Andy Warhol Homages Aside, PULSE Art Fair Doesn’t Disappoint

New leadership gives popular fair a facelift.

Tseng Kwong Chi Warhol Red Room Eric Firestone Gallery

 

Tseng Kwong Chi Warhol Red Room Eric Firestone Gallery

Tseng Kwong Chi
Warhol Red Room
Photo : Eric Firestone Gallery

At one point, it struck me that I had counted at least three at Firestone and one at Art 3.

Can you find the others?

But I digress. Even with the slight Pop Art overkill, the popular Frieze satellite fair does not disappoint this year. In fact, under the new leadership of former Collective Design fair director Helen Toomer, it’s gotten a facelift. While still housed in the Metropolitan Pavilion, visitors will find that the fair is physically smaller this year, taking up just a single floor comprised of a more curated selection of just over 50 booths. The champagne has been moved to the back of the house, and it’s clear that PULSE is growing up, though it’s not quite there yet.

The best aspect of this year’s fair is hands down the PULSE Projects program. Interspersed throughout, these are engaging, somewhat offbeat large-scale sculptures and installations that feel refreshingly non-commercial. Of note is Simon Vega’s The Whitney Museum of Central American Art, A Post-Apocalyptic Dream (2014) a futuristic rendering of Breuer’s masterpiece, constructed with wood, plants, lights, and found objects. It is a testament to Central American art, which the artist feels is woefully underrepresented, as well as Modernist architecture, found objects, and post-apocalyptic fantasies. Just across the way is Shantell Martin’s You Are You (2014), a booth comprised of whimsically doodled walls full of words, faces, and strange critters.

Simón Vega The Whitney Museum of Central American Art, A Post-Apocalyptic Dream Installation at the Pulse Art Fair  Image courtesy MARTE Contemporary at MARTE Museum

Simón Vega
The Whitney Museum of Central American Art, A Post-Apocalyptic Dream
Installation at the Pulse Art Fair
Image courtesy MARTE Contemporary at MARTE Museum

Speaking of offbeat art, we witnessed a buyer gushing into his cell phone at the Black & White Gallery booth over Cynthia Consentino’s delightfully bizarre ceramic sculptures of a little girl eating a flower, a chicken with the head of a man, and birds with the heads of beautiful women. Their lyrical qualities, as though they were freshly imported from a dream sequence, set them in a class above above other works at the fair, and also made us wonder if the artist has ever considered doing album cover art in her spare time.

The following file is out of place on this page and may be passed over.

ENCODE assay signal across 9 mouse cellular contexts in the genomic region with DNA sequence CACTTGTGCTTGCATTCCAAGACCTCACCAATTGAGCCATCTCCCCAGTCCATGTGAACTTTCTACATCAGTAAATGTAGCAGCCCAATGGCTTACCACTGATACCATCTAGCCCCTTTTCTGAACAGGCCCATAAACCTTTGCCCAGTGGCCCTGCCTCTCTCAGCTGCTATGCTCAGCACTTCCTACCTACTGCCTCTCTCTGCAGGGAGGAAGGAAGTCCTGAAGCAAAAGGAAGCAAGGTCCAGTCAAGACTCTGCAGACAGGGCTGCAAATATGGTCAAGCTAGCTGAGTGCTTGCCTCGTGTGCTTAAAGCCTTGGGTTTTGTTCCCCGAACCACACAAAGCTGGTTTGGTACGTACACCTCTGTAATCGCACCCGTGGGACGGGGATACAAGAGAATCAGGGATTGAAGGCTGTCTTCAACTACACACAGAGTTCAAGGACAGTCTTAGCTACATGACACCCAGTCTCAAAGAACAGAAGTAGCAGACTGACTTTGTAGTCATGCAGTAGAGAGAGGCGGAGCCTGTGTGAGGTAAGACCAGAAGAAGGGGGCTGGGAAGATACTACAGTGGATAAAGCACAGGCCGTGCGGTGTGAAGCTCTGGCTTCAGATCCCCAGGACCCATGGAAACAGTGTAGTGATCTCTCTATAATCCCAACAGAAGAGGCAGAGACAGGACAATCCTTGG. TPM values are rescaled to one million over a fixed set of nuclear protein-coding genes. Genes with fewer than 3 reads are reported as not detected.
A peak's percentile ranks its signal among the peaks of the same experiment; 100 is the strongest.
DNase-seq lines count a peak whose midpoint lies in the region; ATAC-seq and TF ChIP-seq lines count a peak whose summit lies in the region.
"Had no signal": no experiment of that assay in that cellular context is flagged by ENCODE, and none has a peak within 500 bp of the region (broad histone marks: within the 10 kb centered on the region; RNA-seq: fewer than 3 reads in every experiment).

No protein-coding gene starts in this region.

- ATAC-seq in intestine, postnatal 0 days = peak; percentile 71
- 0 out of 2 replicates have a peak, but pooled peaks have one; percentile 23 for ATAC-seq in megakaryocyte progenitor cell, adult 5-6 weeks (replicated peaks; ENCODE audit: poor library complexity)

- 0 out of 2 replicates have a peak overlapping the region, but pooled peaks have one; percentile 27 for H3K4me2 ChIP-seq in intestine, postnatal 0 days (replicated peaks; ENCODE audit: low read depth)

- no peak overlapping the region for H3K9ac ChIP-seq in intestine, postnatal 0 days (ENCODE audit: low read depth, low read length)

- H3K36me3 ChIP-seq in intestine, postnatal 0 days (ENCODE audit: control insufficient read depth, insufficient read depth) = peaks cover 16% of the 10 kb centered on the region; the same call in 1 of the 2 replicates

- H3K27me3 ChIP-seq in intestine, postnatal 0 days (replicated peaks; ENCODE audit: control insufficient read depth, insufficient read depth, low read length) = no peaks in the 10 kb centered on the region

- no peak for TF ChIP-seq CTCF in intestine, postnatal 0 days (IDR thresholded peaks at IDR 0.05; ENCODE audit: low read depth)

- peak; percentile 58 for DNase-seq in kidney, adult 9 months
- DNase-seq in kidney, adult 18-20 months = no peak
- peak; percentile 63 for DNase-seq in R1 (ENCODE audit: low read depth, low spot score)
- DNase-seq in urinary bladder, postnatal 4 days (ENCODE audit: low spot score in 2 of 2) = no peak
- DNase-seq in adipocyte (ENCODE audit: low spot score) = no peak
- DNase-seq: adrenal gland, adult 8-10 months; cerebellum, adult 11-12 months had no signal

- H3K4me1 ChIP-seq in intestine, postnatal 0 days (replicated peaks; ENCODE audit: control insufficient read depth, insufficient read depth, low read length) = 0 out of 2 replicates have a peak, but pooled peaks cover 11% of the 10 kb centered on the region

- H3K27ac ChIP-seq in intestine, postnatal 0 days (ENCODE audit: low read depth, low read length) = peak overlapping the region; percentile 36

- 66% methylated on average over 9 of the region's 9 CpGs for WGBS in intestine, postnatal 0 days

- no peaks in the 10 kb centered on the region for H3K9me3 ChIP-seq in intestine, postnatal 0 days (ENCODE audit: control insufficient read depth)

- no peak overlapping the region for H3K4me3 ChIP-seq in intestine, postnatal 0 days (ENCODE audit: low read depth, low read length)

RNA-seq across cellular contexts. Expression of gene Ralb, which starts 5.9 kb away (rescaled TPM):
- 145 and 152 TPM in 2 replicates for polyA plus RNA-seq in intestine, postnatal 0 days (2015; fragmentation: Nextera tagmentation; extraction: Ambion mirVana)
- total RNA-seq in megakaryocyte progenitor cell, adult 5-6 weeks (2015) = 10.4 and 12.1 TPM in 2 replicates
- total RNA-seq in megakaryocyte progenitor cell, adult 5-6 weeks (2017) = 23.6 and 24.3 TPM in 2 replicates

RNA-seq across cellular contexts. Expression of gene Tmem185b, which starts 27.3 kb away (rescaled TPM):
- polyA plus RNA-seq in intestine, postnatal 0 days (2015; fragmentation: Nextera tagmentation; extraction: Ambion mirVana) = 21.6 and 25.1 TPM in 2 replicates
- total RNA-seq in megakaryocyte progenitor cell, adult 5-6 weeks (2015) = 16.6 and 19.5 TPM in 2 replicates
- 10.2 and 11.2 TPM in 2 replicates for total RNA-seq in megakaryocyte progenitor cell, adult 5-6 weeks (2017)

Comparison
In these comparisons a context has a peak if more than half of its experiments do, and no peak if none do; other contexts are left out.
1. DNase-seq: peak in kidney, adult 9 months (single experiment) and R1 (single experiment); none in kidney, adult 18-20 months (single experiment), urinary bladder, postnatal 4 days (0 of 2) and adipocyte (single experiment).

Cynthia Consentino Flower Girl IV and Birdies Black & White Gallery Photo: Cait Munro

Cynthia Consentino
Flower Girl IV and Birdies
Black & White Gallery
Photo: Cait Munro

Aside from the aforementioned Warhol fixation, trends include several pieces of text art—some more successful than others—and a lot of exquisite photography, especially at Zemack Contemporary. Visit this Tel Aviv–based gallery’s booth and then please let us know if you can tell which works are paintings and which are photographs. We have a feeling your mind will be blown.

The fair’s relatively small size makes it easy to consume and not challenging to revisit your favorite booths after the first go around. It also strikes a good balance between fun and substance, with a smattering of big names and a sizable pool of lesser-known artists. Other booths we recommend checking out include De Buck Gallery, which features gritty, touching photographs from Andrea Tese’s Inheritance series; C24 Gallery, touting some of our favorite text art of the day; and Zadok Gallery, where a crowd was gathered to witness Technicolor light-up robots. Oh, and if you want to catch a glimpse of Prince William and Duchess Kate (in portrait form, unfortunately), stop by the Art 3 booth.

Robert Montgomery Monuments, 2013 Oak, Polymer, 12 Volt LED lights 71 x 69 in. (180.3 x 175. C24 gallery

Robert Montgomery
Monuments, 2013
Oak, Polymer, 12 Volt LED lights
71 x 69 in. (180.3 x 175.
C24 gallery

 


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